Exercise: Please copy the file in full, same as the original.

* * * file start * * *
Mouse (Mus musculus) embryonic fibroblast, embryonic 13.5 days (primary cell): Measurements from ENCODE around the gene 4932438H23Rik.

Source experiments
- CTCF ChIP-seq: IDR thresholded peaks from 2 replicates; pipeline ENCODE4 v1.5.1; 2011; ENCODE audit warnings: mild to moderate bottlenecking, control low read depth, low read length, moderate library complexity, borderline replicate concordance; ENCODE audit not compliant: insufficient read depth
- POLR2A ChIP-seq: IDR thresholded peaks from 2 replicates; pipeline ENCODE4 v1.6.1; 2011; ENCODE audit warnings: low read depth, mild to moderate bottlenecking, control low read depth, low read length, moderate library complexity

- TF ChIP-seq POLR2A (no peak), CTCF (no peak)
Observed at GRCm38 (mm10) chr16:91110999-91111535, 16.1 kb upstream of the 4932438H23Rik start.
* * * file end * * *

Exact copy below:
Mouse (Mus musculus) embryonic fibroblast, embryonic 13.5 days (primary cell): Measurements from ENCODE around the gene 4932438H23Rik.

Source experiments
- CTCF ChIP-seq: IDR thresholded peaks from 2 replicates; pipeline ENCODE4 v1.5.1; 2011; ENCODE audit warnings: mild to moderate bottlenecking, control low read depth, low read length, moderate library complexity, borderline replicate concordance; ENCODE audit not compliant: insufficient read depth
- POLR2A ChIP-seq: IDR thresholded peaks from 2 replicates; pipeline ENCODE4 v1.6.1; 2011; ENCODE audit warnings: low read depth, mild to moderate bottlenecking, control low read depth, low read length, moderate library complexity

- TF ChIP-seq POLR2A (no peak), CTCF (no peak)
Observed at GRCm38 (mm10) chr16:91110999-91111535, 16.1 kb upstream of the 4932438H23Rik start.